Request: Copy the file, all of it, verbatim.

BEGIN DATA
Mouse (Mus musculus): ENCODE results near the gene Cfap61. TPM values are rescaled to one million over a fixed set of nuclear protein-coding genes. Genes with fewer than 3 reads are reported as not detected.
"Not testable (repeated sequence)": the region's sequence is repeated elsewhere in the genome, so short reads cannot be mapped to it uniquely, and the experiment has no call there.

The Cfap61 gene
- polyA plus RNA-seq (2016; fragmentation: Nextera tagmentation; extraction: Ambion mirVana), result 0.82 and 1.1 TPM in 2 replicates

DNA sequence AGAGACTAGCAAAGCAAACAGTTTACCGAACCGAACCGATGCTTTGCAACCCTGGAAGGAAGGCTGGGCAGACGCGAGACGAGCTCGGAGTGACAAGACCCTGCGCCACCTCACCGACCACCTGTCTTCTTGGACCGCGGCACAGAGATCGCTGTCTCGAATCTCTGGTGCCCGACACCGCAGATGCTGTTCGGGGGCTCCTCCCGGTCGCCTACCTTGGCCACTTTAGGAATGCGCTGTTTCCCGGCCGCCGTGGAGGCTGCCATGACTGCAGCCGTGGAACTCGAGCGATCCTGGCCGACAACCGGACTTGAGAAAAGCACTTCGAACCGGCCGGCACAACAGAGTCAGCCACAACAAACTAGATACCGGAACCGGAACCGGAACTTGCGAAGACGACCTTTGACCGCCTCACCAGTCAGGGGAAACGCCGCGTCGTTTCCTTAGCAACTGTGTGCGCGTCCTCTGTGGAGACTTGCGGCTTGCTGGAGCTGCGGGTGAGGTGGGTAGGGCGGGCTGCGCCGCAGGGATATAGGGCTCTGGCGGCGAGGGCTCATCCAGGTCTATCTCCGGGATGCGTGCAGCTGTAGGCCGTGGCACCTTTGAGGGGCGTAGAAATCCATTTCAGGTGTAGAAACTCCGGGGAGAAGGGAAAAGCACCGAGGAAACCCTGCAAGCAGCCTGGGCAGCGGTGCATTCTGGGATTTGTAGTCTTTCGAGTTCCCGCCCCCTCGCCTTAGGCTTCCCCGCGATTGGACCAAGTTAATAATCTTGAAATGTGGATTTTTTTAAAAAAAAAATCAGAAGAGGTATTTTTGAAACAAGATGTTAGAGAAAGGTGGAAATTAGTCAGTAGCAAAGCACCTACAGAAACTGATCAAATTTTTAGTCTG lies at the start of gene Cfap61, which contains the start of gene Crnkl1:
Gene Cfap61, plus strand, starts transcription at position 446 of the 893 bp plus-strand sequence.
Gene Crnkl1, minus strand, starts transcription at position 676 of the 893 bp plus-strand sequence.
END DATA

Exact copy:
Mouse (Mus musculus): ENCODE results near the gene Cfap61. TPM values are rescaled to one million over a fixed set of nuclear protein-coding genes. Genes with fewer than 3 reads are reported as not detected.
"Not testable (repeated sequence)": the region's sequence is repeated elsewhere in the genome, so short reads cannot be mapped to it uniquely, and the experiment has no call there.

The Cfap61 gene
- polyA plus RNA-seq (2016; fragmentation: Nextera tagmentation; extraction: Ambion mirVana), result 0.82 and 1.1 TPM in 2 replicates

DNA sequence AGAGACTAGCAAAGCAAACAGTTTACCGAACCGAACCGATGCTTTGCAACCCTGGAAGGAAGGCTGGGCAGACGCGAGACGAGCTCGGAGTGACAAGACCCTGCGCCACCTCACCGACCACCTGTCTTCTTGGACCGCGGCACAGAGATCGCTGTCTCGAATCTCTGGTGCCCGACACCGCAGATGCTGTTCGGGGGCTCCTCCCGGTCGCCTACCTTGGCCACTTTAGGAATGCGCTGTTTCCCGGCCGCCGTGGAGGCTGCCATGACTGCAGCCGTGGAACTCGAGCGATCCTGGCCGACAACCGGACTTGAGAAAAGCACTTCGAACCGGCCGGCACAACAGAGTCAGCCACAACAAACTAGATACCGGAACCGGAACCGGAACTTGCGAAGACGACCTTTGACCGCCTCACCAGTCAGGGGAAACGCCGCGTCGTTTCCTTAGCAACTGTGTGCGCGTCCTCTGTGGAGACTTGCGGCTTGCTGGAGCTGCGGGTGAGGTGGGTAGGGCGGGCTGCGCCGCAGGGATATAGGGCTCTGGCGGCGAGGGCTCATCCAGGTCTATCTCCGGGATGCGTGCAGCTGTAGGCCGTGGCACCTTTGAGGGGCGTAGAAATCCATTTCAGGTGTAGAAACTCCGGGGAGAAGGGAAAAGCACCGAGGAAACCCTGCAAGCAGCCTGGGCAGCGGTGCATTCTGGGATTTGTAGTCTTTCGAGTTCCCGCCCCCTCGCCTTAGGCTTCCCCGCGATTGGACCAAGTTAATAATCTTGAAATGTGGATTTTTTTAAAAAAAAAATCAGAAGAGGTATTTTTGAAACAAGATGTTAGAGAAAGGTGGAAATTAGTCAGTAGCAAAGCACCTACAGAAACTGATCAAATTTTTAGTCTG lies at the start of gene Cfap61, which contains the start of gene Crnkl1:
Gene Cfap61, plus strand, starts transcription at position 446 of the 893 bp plus-strand sequence.
Gene Crnkl1, minus strand, starts transcription at position 676 of the 893 bp plus-strand sequence.